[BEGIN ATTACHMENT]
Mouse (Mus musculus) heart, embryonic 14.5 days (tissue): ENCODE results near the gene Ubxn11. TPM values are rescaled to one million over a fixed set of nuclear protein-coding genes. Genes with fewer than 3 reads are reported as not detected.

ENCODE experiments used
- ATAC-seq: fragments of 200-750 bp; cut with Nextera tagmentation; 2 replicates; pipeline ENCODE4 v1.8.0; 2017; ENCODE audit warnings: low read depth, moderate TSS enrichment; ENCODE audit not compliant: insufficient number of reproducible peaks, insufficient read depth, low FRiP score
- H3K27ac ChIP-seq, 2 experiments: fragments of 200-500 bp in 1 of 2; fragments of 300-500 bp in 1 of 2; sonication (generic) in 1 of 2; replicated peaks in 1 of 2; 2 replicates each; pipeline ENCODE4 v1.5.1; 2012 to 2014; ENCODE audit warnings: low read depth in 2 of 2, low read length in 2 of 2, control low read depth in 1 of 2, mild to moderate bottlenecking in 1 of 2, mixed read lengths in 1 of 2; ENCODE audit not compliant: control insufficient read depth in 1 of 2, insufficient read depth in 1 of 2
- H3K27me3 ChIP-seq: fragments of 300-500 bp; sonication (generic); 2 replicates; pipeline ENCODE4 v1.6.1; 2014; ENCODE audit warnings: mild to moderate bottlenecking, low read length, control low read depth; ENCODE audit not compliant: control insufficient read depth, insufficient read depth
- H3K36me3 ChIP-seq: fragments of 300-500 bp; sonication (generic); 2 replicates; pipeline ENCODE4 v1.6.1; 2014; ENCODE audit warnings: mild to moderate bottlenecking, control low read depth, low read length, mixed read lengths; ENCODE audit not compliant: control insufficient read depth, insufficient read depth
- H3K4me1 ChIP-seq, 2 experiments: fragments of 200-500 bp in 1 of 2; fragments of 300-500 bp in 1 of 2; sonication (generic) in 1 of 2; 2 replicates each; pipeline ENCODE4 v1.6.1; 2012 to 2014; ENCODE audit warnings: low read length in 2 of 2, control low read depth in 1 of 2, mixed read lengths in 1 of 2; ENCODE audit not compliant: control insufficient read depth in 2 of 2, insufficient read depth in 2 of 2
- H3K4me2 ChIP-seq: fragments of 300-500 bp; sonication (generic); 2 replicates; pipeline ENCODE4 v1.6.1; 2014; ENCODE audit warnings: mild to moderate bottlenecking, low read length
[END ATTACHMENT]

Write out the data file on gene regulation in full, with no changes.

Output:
Mouse (Mus musculus) heart, embryonic 14.5 days (tissue): ENCODE results near the gene Ubxn11. TPM values are rescaled to one million over a fixed set of nuclear protein-coding genes. Genes with fewer than 3 reads are reported as not detected.

ENCODE experiments used
- ATAC-seq: fragments of 200-750 bp; cut with Nextera tagmentation; 2 replicates; pipeline ENCODE4 v1.8.0; 2017; ENCODE audit warnings: low read depth, moderate TSS enrichment; ENCODE audit not compliant: insufficient number of reproducible peaks, insufficient read depth, low FRiP score
- H3K27ac ChIP-seq, 2 experiments: fragments of 200-500 bp in 1 of 2; fragments of 300-500 bp in 1 of 2; sonication (generic) in 1 of 2; replicated peaks in 1 of 2; 2 replicates each; pipeline ENCODE4 v1.5.1; 2012 to 2014; ENCODE audit warnings: low read depth in 2 of 2, low read length in 2 of 2, control low read depth in 1 of 2, mild to moderate bottlenecking in 1 of 2, mixed read lengths in 1 of 2; ENCODE audit not compliant: control insufficient read depth in 1 of 2, insufficient read depth in 1 of 2
- H3K27me3 ChIP-seq: fragments of 300-500 bp; sonication (generic); 2 replicates; pipeline ENCODE4 v1.6.1; 2014; ENCODE audit warnings: mild to moderate bottlenecking, low read length, control low read depth; ENCODE audit not compliant: control insufficient read depth, insufficient read depth
- H3K36me3 ChIP-seq: fragments of 300-500 bp; sonication (generic); 2 replicates; pipeline ENCODE4 v1.6.1; 2014; ENCODE audit warnings: mild to moderate bottlenecking, control low read depth, low read length, mixed read lengths; ENCODE audit not compliant: control insufficient read depth, insufficient read depth
- H3K4me1 ChIP-seq, 2 experiments: fragments of 200-500 bp in 1 of 2; fragments of 300-500 bp in 1 of 2; sonication (generic) in 1 of 2; 2 replicates each; pipeline ENCODE4 v1.6.1; 2012 to 2014; ENCODE audit warnings: low read length in 2 of 2, control low read depth in 1 of 2, mixed read lengths in 1 of 2; ENCODE audit not compliant: control insufficient read depth in 2 of 2, insufficient read depth in 2 of 2
- H3K4me2 ChIP-seq: fragments of 300-500 bp; sonication (generic); 2 replicates; pipeline ENCODE4 v1.6.1; 2014; ENCODE audit warnings: mild to moderate bottlenecking, low read length